Earlier this month, after the announcement of Vladimir Putin’s planned trip to Israel, Jonathan wrote that the visit made a point about Israel’s legitimacy among the nations of the world. It may be surprising—or at the very least ironic—that an authoritarian leader struggling with his own crisis of legitimacy back home could confer any legitimacy on a free, democratic country like Israel. But it was true, and confirmed this week when Putin finally made that trip. The Jerusalem Post reports:
Labor MKs expressed outrage on Monday that Russian President Vladimir Putin did not make time during his short visit to Israel to meet with their party chairwoman, opposition leader Shelly Yachimovich….
“It is outrageous that he did not meet with her,” a Labor MK said. “It presents a message that there is a lack of legitimacy for her job if leaders ignore her when they come here. It harms Israeli democracy.”
I don’t think many would agree that it harms Israeli democracy—nor could Putin possibly care less about anyone’s democracy. But the legitimacy argument is one that has followed, taunted, tempted, and usually disappointed Israel throughout her modern existence as a state. There is a reason it is at the heart of the Israeli-Palestinian peace negotiations—whether or not the Palestinians will recognize Israel, and whether the Arab states will normalize relations with Israel. Those Arab states are generally no better than Putin when it comes to their support for rogue regimes and terrorist groups (and in some cases are actual rogue regimes themselves).
But removing Israel’s isolation on the world stage is an essential goal both for Israel and for the international community, which quite often asks Israel to do its dirty work, like taking care of budding nuclear reactors, or to accept Jewish, Arab, and African refugees that others won’t.
Jonathan also discussed the call in some quarters for Israel to rescind its invitation to Putin. Jonathan disagreed, and had the better of the argument. There is no doubt that this isn’t the most comfortable photo-op as Syria descends deeper into civil war next door. But these same voices did not call for the United States to rescind its invitations to Putin, though Putin declined to accept those invitations. (Putin had no interest in attending a NATO summit at which the Obama administration was planning to advocate for Russia’s interests anyway, by ensuring no progress was even hinted at with regard to NATO enlargement. And why would Putin attend a G-8 conference at which nothing would be asked of him?)
Additionally, Putin has been in power now for a dozen years, and he has been a corrupt, repressive thug for exactly that amount of time. Asking the international community to shun him because liberal journalists see the Russian protests as some kind of adjunct to the Arab Spring or Occupy protests (though significantly less violent than Occupy) is a bit inconsistent if those same calls hadn’t been made as Putin’s critics turned up dead or in Siberian prisons during his time in power. Those upset–and rightly so–about Russia’s unwillingness to help the Syrian opposition were far too quiet as the documented ethnic cleansing of Georgians was carried out by pro-Russian militias in 2008.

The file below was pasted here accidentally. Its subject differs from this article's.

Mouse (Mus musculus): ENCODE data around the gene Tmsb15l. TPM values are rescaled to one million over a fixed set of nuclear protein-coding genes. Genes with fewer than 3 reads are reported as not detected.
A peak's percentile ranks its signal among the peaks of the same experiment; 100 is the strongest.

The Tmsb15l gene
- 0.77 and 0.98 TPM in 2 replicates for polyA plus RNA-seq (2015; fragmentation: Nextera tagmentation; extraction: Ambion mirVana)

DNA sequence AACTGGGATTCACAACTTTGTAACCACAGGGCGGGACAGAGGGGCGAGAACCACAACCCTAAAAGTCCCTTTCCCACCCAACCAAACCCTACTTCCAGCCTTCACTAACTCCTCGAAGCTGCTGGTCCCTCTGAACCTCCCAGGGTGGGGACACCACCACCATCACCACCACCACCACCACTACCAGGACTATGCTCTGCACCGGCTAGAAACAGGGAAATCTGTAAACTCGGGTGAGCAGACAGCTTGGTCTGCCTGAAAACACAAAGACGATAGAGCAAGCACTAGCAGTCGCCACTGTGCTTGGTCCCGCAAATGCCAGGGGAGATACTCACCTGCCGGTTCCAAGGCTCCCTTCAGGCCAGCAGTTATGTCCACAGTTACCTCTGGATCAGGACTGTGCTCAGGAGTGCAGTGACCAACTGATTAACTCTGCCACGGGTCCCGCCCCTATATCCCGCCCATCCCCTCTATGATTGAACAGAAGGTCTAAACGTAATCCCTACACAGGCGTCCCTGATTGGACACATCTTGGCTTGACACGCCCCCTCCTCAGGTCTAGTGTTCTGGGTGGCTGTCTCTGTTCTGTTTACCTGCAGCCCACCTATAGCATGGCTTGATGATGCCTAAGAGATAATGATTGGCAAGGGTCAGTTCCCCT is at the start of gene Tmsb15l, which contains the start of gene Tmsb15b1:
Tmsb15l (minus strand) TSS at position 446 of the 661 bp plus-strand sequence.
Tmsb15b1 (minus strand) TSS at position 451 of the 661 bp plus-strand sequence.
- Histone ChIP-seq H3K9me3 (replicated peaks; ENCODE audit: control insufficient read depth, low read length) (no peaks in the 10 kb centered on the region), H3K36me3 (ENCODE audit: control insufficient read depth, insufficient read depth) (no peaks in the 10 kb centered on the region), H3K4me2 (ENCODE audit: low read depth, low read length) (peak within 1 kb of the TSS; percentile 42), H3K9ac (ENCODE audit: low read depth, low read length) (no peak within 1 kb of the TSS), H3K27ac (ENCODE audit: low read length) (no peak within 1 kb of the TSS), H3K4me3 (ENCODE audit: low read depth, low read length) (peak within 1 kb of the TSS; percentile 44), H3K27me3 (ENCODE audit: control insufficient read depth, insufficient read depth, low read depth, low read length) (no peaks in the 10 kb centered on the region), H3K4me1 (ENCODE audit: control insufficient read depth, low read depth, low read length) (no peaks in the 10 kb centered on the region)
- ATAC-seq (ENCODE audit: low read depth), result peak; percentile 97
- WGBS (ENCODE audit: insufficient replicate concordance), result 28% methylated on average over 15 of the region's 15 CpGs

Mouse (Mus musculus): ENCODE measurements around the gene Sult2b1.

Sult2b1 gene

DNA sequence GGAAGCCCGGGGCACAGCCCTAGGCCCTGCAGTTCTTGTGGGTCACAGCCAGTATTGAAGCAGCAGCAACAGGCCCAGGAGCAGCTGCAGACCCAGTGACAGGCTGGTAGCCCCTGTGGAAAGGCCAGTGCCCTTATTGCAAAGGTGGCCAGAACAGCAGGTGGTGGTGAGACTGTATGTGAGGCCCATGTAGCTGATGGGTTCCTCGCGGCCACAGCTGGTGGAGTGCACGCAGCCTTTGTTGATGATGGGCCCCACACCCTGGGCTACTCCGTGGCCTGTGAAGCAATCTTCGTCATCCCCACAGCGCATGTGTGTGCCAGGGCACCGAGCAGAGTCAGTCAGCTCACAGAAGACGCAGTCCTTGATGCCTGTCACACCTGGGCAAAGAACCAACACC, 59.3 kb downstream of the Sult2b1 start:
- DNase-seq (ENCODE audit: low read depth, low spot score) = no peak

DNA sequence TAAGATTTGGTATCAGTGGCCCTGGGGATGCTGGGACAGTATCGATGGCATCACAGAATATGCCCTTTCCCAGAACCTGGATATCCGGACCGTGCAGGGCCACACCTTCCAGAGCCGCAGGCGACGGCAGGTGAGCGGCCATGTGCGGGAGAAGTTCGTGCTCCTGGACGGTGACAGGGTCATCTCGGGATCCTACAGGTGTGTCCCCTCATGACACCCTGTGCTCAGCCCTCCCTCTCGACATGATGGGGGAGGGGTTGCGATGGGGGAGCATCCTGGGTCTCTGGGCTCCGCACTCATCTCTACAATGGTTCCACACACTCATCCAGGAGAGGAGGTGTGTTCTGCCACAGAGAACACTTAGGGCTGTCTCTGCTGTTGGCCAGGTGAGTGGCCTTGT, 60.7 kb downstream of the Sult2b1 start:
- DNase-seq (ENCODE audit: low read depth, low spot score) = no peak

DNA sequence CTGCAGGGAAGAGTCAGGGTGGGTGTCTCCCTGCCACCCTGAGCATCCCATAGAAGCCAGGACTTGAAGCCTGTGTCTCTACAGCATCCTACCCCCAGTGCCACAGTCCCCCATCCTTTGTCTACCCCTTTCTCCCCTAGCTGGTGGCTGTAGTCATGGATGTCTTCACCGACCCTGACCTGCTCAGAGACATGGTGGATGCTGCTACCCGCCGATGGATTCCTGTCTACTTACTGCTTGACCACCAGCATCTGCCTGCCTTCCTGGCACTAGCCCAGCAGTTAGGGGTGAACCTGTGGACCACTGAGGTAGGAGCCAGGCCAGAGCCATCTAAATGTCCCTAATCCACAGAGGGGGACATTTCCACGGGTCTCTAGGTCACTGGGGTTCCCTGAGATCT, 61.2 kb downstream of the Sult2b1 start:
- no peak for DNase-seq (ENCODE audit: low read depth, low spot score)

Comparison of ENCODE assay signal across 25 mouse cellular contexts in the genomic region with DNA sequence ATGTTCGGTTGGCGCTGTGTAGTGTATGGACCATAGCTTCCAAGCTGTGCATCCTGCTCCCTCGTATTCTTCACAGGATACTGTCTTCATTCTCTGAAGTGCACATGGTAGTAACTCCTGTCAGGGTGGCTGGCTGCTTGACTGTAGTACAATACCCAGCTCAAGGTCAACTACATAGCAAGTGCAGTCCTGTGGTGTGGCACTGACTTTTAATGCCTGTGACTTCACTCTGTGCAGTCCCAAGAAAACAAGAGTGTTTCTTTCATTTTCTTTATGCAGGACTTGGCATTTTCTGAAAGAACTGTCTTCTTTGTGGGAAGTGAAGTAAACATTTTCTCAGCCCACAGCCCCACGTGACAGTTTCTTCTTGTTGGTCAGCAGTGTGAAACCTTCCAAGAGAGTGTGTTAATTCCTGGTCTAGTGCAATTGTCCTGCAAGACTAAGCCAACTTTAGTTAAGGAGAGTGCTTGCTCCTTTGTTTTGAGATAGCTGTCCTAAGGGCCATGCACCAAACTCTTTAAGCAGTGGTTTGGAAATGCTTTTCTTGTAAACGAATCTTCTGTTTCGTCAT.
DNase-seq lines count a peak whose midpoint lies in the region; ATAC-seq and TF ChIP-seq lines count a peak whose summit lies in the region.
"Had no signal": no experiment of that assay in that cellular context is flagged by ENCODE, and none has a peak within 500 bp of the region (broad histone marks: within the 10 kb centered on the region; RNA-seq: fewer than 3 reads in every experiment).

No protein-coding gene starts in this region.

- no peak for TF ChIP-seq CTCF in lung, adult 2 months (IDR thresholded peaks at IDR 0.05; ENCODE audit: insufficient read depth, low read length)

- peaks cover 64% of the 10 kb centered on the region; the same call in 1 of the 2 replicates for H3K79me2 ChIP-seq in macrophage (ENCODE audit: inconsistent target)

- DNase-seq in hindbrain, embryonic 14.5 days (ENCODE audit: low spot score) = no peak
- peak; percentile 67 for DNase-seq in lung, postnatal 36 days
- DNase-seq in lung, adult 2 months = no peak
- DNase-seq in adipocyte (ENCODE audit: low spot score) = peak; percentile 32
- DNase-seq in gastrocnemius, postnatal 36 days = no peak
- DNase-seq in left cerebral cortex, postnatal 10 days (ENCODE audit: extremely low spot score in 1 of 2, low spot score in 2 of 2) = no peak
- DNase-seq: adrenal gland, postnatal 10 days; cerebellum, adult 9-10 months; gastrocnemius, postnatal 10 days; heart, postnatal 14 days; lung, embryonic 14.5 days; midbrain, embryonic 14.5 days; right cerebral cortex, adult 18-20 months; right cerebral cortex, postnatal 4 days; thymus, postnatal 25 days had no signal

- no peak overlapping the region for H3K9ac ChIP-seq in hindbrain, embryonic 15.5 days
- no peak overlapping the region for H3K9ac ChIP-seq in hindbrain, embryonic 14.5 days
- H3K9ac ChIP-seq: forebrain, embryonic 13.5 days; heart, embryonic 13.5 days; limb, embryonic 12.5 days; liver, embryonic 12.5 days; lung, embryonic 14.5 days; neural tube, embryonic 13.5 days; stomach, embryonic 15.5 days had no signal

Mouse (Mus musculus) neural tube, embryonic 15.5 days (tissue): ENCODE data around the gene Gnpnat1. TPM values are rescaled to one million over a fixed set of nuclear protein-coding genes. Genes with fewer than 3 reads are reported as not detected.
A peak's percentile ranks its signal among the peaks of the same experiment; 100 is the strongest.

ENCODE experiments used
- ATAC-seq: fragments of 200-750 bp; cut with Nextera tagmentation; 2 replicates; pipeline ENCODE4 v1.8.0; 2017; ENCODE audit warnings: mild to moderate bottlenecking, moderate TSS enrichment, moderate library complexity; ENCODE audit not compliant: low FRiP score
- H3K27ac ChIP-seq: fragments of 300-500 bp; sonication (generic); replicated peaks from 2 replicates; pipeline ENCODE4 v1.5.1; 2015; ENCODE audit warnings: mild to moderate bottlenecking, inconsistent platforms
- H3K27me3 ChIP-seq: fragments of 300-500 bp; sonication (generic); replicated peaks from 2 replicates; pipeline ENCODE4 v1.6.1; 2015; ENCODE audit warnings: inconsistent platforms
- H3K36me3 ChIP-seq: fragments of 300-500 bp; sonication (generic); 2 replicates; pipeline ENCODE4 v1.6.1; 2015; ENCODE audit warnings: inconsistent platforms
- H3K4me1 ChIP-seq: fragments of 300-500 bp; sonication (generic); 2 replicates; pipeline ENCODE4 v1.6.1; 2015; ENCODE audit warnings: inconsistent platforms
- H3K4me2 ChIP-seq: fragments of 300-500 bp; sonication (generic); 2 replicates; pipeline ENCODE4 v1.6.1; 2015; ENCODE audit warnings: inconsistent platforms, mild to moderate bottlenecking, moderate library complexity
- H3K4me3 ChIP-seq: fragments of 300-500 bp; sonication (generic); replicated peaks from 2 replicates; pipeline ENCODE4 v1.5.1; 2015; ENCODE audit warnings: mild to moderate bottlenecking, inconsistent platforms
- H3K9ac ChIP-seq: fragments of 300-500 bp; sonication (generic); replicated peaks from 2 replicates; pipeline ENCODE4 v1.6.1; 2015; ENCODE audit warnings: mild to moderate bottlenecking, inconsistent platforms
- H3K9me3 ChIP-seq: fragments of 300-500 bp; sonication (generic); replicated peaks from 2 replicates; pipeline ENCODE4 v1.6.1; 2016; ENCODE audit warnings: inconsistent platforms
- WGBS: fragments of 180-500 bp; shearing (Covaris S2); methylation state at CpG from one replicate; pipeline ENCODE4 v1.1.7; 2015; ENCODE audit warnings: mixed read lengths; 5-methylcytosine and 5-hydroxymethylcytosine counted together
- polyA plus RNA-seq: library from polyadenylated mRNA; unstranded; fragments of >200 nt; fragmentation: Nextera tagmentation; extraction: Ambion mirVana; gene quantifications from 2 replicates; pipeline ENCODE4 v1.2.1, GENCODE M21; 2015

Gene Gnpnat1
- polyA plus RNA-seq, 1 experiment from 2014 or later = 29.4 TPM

They are not simply holding Israel to a higher standard than the United States; they are holding Israel to a higher standard than they believe they should be held to. Nonetheless, their sudden interest in Putin’s behavior is surely welcome, and this is a line Israel must tread carefully.
But Israel has something to offer here. American diplomacy with Russia has been, at best, ineffective. And its diplomacy with Eastern European states–a critical hinge connecting Russia and the West–has been an abysmal, irresponsible, spectacular failure. While the Obama administration was busy eroding our relationship with Poland, for example, Israel’s foreign ministry was signing mutual cooperation agreements with their Polish allies. Other Eastern and Central European states have built similar relationships with Israel. (The Czech ambassador to the United Nations once insisted to me, on the record, that Israel belongs in NATO and that his fellow countrymen felt the same way.)
Leading a country with a sizable Eastern European/Russian population and a Moldovan foreign minister, the Israeli government has a much better understanding of the region than the current American administration (which couldn’t even get the translation of one, single Russian word correct). And with more at stake in both Syria and Iran than Washington, Jerusalem is indispensable to those outside the region trying to make sense of it.
So what does Putin get out of all this? A boost in the one thing he wants more than anything else: prestige. Ironically, Yachimovich’s complaint that Putin snubbed her and the Labor party provided more of this than Putin might otherwise have expected.